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updated: 7/17/2013 9:56 PM

Lincolnshire to outsource police dispatch to Vernon Hills

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  • Vernon Hills Police dispatcher Sarah Silliman works in the Vernon Hills dispatch center.

       Vernon Hills Police dispatcher Sarah Silliman works in the Vernon Hills dispatch center.
    Steve Lundy | Staff Photographer, 2012

 
 

Vernon Hills will expand its emergency dispatch services by adding Lincolnshire police to the mix as of Oct. 1.

Village boards in both communities recently approved an agreement in which the Vernon Hills communication center will provide 24-hour answering of 911 and nonemergency calls for police.

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The five-year agreement means Lincolnshire will discontinue its in-house police dispatching system. Fire calls for the Lincolnshire-Riverwoods Fire Protection District are handled by the Regional Emergency Dispatch Center in Northbrook and will not be affected.

"Operationally, they (callers) won't notice any difference," Vernon Hills Deputy Police Chief Jon Petrillo said.

Vernon Hills police and the Countryside Fire Protection District, which covers the village and surrounding areas, joined forces a few years ago in a new and expanded dispatch center at the Vernon Hills police department.

During the build out, additional radio and computer counsels were installed that allowed for expansion. Last August, the Vernon Hills center took over the dispatching duties for Libertyville police and fire.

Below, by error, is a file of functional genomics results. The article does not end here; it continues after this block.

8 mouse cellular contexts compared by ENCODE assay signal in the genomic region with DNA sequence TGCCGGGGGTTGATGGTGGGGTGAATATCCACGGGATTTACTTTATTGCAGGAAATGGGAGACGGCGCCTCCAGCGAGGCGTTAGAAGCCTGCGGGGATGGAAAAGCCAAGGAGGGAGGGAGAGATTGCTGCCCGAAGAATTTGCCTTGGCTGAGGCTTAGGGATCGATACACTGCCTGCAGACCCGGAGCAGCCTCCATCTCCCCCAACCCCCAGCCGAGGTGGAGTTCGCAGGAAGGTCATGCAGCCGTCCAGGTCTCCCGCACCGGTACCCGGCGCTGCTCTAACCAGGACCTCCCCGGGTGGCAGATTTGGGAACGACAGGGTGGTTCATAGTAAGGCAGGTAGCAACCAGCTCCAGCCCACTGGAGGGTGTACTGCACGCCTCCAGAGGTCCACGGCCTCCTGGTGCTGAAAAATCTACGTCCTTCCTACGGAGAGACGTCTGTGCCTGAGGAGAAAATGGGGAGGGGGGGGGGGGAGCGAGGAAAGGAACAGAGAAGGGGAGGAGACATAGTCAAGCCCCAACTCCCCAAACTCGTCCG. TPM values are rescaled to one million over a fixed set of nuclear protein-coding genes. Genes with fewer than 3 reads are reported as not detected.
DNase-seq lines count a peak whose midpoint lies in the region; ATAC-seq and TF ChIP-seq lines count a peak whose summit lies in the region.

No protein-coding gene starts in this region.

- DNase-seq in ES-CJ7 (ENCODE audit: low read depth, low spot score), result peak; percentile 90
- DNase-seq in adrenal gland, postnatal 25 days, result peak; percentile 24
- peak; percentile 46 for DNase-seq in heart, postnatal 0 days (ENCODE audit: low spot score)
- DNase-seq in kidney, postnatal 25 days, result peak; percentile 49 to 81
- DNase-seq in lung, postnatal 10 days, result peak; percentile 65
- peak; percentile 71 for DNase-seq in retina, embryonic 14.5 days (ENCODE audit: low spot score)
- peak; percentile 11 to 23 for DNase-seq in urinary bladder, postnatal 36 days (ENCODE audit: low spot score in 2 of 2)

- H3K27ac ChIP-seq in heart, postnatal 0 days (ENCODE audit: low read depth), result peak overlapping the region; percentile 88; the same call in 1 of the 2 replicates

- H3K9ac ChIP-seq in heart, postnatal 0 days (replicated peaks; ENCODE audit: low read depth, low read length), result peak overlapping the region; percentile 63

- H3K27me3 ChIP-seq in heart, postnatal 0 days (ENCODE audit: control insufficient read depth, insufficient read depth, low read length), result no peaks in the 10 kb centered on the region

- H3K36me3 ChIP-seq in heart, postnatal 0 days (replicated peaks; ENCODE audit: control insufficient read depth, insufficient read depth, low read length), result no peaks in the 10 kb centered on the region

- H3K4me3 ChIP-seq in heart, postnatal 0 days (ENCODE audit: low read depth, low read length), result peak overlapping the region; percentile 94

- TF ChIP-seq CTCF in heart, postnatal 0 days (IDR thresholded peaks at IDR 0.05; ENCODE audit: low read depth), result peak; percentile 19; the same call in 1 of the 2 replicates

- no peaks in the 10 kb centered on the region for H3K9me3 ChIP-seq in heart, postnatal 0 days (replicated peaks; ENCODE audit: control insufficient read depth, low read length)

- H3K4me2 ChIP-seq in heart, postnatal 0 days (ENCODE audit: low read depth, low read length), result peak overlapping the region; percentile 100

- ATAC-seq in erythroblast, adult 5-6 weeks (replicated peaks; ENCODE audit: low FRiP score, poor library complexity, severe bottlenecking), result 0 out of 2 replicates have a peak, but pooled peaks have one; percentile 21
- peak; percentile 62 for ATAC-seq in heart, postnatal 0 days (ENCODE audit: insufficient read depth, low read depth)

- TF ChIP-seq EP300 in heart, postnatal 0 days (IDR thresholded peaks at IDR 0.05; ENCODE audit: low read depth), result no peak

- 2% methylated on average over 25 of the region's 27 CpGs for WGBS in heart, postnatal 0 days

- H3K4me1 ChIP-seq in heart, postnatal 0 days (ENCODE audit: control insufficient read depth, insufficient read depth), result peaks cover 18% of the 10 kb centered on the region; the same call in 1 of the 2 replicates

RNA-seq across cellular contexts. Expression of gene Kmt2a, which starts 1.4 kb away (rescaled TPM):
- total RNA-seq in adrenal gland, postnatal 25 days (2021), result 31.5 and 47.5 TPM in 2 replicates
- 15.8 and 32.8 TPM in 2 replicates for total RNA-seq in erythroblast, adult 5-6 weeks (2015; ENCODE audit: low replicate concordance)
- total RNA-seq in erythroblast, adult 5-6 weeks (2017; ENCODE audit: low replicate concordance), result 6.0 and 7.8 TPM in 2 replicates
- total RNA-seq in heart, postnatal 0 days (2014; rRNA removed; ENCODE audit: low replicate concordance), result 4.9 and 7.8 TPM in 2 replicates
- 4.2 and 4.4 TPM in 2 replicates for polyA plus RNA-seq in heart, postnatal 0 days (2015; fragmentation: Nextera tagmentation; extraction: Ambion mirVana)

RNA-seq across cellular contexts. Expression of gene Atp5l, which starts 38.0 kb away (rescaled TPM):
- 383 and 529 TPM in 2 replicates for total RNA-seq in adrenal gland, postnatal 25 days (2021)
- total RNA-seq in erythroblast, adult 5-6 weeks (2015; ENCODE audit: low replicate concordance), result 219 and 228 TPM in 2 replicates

"We don't actively seek out communities but we always are listening to anyone's need," Petrillo said.

As with the Libertyville move, Lincolnshire expects to save money by outsourcing the dispatch service. Police Chief Peter Kinzie said the village's dispatch system is 20 years old, has outlived its useful life and would be expensive to upgrade.

"There will be cost savings to the village. I projected it out to be $1 million over a five-year period," he said. Lincolnshire also dispatches Riverwoods police calls but that village will be going elsewhere for the service.

Lincolnshire will pay $138,975 in upfront capital costs to include software licensing fees that will provide police with access to a more modern technology and allow them to generate reports in their cars, rather than having to come into the station, Kinzie said.

"It will keep them out in the field for longer time," he said. All 14 village police vehicles are expected to be equipped with new laptops.

"What they're getting is a state-of-the-art CAD (computer aided dispatch) system," Petrillo said.

Lincolnshire also will pay $272,320 the first year -- with 3 percent annual increases in subsequent years -- in 12-equal monthly installments.

Lincolnshire had six dispatchers. One already has joined the Vernon Hills center and a second is to follow. A third dispatcher retired, two will take positions as records clerks and the last will become an administrative assistant in the police department.

"No one is going to be without a job who didn't want one," Kinzie said.

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